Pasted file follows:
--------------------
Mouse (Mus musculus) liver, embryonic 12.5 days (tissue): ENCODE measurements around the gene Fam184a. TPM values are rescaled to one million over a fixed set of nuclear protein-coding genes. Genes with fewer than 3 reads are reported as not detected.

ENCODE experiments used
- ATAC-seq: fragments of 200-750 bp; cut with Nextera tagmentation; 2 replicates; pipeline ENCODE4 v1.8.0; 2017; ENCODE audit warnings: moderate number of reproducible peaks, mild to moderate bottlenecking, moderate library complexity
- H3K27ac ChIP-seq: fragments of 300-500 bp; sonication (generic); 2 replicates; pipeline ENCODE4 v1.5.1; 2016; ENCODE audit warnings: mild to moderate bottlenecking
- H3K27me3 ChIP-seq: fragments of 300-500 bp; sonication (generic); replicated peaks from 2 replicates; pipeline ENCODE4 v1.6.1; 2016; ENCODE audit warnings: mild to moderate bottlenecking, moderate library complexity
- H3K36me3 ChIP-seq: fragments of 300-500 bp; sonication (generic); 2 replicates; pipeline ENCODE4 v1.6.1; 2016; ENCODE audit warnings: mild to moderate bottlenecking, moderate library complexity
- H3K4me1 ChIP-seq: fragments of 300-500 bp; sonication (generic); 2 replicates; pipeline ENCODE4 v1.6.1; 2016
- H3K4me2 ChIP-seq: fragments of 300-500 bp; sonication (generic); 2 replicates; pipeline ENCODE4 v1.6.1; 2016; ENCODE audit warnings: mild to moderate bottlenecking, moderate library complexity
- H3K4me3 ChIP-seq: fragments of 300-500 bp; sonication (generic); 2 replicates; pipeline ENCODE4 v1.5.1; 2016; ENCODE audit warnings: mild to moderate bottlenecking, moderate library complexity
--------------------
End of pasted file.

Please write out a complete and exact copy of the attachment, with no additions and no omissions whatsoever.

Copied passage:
Mouse (Mus musculus) liver, embryonic 12.5 days (tissue): ENCODE measurements around the gene Fam184a. TPM values are rescaled to one million over a fixed set of nuclear protein-coding genes. Genes with fewer than 3 reads are reported as not detected.

ENCODE experiments used
- ATAC-seq: fragments of 200-750 bp; cut with Nextera tagmentation; 2 replicates; pipeline ENCODE4 v1.8.0; 2017; ENCODE audit warnings: moderate number of reproducible peaks, mild to moderate bottlenecking, moderate library complexity
- H3K27ac ChIP-seq: fragments of 300-500 bp; sonication (generic); 2 replicates; pipeline ENCODE4 v1.5.1; 2016; ENCODE audit warnings: mild to moderate bottlenecking
- H3K27me3 ChIP-seq: fragments of 300-500 bp; sonication (generic); replicated peaks from 2 replicates; pipeline ENCODE4 v1.6.1; 2016; ENCODE audit warnings: mild to moderate bottlenecking, moderate library complexity
- H3K36me3 ChIP-seq: fragments of 300-500 bp; sonication (generic); 2 replicates; pipeline ENCODE4 v1.6.1; 2016; ENCODE audit warnings: mild to moderate bottlenecking, moderate library complexity
- H3K4me1 ChIP-seq: fragments of 300-500 bp; sonication (generic); 2 replicates; pipeline ENCODE4 v1.6.1; 2016
- H3K4me2 ChIP-seq: fragments of 300-500 bp; sonication (generic); 2 replicates; pipeline ENCODE4 v1.6.1; 2016; ENCODE audit warnings: mild to moderate bottlenecking, moderate library complexity
- H3K4me3 ChIP-seq: fragments of 300-500 bp; sonication (generic); 2 replicates; pipeline ENCODE4 v1.5.1; 2016; ENCODE audit warnings: mild to moderate bottlenecking, moderate library complexity